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band. The attention is awakened, the soul is land. He says, that Handel, though originally roused up at his pieces: but distinct passion is sel- a German (as most certainly he was, and continued dom expressed. In this particular he has seldom so to his last breath), yet adopted the English found success; he has been obliged, in order to manner. Yes, to be sure, just as much as Ruexpress passion, to imitate words by sounds, bens the painter did. Your correspondent, in the which, though it gives the pleasure which imitation course of his discoveries, tells us besides, that always produces, yet it fails of exciting those last-some of the best Scotch ballads, "The Broom of ing affections which it is in the power of sounds Cowdenknows," for instance, are still ascribed to to produce. In a word, no man ever understood David Rizzio. This Rizzio must have been a harmony so well as he : but in melody he has been most original genius, or have possessed extraordiexceeded by several. nary imitative powers, to have come, so advanced
• The objector will not have Handel's school to be called an English school, because he was a German. Handel, in a [The following OBJECTIONS to the preceding Es-great measure, found in England those essential differences SAY having been addressed to DR. SMOLLETT which characterize his music; we have already shown that (as EDITOR of the BRITISH MAGAZINE, in which he had them not upon his arrival. Had Rubens come over to it first appeared), that gentleman, with equal England but moderately skilled in his art; had he learned here all his excellency in colouring and correctness of designing; candour and politeness, communicated the MS. had he left several scholars excellent in his manner behind to DR. GOLDSMITH, who returned his answers him; I should not scruple to call the school erected by him to the objector in the notes annexed.-EDIT.] the English school of painting. Not the country in which a man is born, but his peculiar style either in painting er in PERMIT me to object against some things ad-music-that constitutes him of this or that school. vanced in the paper on the subject of THE DIF-Champagne, who painted in the manner of the French school, is always placed among the painters of that school, though be FERENT SCHOOLS OF MUSIC. The author of this was born in Flanders, and should consequently, by the objectarticle seems too hasty in degrading the harmoni-or's rule, be placed among the Flemish painters, Kneller is ous Purcel* from the head of the English school, placed in the German school, and Ostade in the Dutch, to erect in his room a foreigner (Handel), who has though born in the same city. Primatis, who may be truly not yet formed any school. The gentleman, though, if his country was to determine his school, he should said to have founded the Roman school, was born in Bologna ; when he comes to communicate his thoughts upon have been placed in the Lombard. There might several the different schools of painting, may as well place other instances be produced; but these, it is hoped, will be Rubens at the head of the English painters, bo-sufficient to prove, that Handel, though a German, may be cause he left some monuments of his art in Eng-placed at the head of the English school.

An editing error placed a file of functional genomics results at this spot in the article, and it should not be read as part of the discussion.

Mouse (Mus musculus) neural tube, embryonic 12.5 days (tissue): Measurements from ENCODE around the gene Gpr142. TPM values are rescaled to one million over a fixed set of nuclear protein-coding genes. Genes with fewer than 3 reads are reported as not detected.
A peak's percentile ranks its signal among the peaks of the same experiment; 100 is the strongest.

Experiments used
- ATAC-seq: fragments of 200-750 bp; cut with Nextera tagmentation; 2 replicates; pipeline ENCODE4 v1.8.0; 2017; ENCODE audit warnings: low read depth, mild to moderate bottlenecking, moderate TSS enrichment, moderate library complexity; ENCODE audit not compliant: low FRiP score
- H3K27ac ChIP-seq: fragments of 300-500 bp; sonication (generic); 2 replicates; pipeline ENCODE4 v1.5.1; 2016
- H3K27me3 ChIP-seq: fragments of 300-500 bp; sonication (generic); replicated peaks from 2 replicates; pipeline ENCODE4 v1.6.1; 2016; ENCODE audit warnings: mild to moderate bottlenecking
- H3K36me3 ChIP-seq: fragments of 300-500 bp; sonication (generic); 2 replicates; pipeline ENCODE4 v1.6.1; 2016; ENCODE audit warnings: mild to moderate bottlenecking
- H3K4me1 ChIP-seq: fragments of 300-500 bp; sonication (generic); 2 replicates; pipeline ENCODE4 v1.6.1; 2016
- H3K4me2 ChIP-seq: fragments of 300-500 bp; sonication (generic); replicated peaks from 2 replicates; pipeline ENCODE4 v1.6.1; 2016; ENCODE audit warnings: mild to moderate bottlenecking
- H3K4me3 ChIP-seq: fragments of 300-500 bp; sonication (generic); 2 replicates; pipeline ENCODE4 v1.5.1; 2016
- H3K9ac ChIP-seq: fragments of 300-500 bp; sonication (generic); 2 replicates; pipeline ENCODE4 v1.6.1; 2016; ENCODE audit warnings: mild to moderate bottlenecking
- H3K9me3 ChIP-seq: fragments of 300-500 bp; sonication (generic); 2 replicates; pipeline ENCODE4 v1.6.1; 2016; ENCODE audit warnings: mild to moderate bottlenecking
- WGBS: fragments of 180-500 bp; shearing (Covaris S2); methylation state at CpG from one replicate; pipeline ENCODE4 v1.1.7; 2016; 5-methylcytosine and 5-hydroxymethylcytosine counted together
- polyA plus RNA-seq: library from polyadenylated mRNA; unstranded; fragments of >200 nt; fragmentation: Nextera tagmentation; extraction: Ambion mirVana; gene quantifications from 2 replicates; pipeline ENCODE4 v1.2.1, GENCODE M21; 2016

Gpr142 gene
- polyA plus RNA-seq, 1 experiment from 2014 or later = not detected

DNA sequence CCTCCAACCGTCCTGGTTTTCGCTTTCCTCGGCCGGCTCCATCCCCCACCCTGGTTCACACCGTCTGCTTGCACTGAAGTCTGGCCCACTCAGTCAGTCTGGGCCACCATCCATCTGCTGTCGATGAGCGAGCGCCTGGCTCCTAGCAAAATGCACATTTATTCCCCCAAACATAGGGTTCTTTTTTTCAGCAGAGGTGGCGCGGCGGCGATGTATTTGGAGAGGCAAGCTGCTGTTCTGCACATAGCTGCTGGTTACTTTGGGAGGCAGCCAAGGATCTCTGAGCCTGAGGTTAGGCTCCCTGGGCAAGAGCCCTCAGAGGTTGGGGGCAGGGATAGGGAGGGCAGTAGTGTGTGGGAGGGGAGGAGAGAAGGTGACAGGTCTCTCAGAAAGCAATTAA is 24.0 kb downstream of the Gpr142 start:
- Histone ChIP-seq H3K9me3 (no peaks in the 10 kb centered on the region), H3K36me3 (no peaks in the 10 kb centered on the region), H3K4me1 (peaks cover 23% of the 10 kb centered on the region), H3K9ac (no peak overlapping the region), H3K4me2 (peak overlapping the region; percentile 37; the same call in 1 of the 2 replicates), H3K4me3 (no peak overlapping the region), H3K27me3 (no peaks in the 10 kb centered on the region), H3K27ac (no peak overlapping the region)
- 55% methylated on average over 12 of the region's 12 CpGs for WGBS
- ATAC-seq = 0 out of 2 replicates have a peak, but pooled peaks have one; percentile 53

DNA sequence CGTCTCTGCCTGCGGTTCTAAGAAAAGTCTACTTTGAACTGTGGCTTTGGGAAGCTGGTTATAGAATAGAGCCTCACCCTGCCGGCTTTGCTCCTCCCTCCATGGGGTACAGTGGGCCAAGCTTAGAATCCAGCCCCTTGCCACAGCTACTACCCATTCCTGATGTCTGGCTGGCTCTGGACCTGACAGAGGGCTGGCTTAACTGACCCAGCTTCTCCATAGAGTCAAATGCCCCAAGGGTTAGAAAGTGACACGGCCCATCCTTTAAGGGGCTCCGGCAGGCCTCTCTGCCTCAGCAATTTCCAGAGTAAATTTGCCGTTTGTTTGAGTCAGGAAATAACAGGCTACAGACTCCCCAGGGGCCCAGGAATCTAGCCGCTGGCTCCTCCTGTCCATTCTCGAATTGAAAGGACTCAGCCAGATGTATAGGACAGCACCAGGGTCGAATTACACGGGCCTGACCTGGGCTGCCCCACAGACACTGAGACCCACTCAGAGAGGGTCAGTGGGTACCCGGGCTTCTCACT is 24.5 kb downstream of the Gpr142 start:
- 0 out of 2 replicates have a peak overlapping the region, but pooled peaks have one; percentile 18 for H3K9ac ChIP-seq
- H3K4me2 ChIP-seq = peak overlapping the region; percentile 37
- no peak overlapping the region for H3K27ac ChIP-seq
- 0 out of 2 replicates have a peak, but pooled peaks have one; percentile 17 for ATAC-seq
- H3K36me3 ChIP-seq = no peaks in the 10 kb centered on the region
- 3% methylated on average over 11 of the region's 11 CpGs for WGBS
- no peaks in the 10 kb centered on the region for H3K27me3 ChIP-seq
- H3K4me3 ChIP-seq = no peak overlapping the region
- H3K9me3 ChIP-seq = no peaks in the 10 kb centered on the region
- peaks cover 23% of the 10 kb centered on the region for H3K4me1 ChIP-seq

+ Handel was originally a German; but by a long continuance in England, he might have been looked upon as naturalized to the country. I do not pretend to be a fine writer; however, if the gentleman dislikes the expression (although he must bea convinced it is a common one), I wish it were mended.